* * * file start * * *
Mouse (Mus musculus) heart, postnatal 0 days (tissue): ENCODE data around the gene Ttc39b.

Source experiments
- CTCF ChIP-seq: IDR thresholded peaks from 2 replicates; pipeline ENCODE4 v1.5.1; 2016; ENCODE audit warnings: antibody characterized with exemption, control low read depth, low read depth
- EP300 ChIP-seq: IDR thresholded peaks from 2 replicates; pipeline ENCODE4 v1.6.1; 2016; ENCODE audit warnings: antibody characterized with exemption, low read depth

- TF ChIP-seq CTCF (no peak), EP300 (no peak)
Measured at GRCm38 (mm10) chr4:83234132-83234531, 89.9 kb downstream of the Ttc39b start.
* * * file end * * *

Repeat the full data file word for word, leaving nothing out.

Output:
Mouse (Mus musculus) heart, postnatal 0 days (tissue): ENCODE data around the gene Ttc39b.

Source experiments
- CTCF ChIP-seq: IDR thresholded peaks from 2 replicates; pipeline ENCODE4 v1.5.1; 2016; ENCODE audit warnings: antibody characterized with exemption, control low read depth, low read depth
- EP300 ChIP-seq: IDR thresholded peaks from 2 replicates; pipeline ENCODE4 v1.6.1; 2016; ENCODE audit warnings: antibody characterized with exemption, low read depth

- TF ChIP-seq CTCF (no peak), EP300 (no peak)
Measured at GRCm38 (mm10) chr4:83234132-83234531, 89.9 kb downstream of the Ttc39b start.